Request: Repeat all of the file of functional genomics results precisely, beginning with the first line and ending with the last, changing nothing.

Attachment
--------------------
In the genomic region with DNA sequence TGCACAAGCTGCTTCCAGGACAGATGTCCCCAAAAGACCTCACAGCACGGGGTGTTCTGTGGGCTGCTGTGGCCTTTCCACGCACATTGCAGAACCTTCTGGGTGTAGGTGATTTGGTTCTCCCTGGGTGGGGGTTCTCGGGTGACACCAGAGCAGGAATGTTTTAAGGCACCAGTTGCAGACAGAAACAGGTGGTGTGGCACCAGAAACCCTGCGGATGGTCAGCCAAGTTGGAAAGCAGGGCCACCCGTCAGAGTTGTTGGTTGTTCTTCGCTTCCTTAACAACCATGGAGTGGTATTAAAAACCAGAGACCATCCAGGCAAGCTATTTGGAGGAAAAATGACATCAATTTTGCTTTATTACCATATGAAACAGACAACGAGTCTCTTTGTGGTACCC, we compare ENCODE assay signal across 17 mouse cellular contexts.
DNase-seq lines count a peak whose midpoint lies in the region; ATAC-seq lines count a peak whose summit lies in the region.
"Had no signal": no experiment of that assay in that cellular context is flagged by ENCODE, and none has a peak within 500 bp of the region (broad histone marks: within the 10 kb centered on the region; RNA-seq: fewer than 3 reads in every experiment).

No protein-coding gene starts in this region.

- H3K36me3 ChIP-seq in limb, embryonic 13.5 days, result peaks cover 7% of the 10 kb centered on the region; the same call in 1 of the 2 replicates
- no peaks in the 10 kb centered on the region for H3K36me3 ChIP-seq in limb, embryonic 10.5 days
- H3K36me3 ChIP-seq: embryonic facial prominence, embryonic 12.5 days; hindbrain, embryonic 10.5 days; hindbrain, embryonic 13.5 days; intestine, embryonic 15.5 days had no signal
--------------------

In the genomic region with DNA sequence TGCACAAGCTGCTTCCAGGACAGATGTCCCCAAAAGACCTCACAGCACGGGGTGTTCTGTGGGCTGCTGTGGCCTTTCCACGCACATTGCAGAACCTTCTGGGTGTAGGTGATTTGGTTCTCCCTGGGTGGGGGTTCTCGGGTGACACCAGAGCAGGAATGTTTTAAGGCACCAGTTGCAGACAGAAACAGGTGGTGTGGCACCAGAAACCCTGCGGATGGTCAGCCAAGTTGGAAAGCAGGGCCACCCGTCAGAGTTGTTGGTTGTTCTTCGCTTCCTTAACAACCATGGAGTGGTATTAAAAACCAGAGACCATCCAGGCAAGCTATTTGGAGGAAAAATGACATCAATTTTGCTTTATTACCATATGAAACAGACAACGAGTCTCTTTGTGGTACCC, we compare ENCODE assay signal across 17 mouse cellular contexts.
DNase-seq lines count a peak whose midpoint lies in the region; ATAC-seq lines count a peak whose summit lies in the region.
"Had no signal": no experiment of that assay in that cellular context is flagged by ENCODE, and none has a peak within 500 bp of the region (broad histone marks: within the 10 kb centered on the region; RNA-seq: fewer than 3 reads in every experiment).

No protein-coding gene starts in this region.

- H3K36me3 ChIP-seq in limb, embryonic 13.5 days, result peaks cover 7% of the 10 kb centered on the region; the same call in 1 of the 2 replicates
- no peaks in the 10 kb centered on the region for H3K36me3 ChIP-seq in limb, embryonic 10.5 days
- H3K36me3 ChIP-seq: embryonic facial prominence, embryonic 12.5 days; hindbrain, embryonic 10.5 days; hindbrain, embryonic 13.5 days; intestine, embryonic 15.5 days had no signal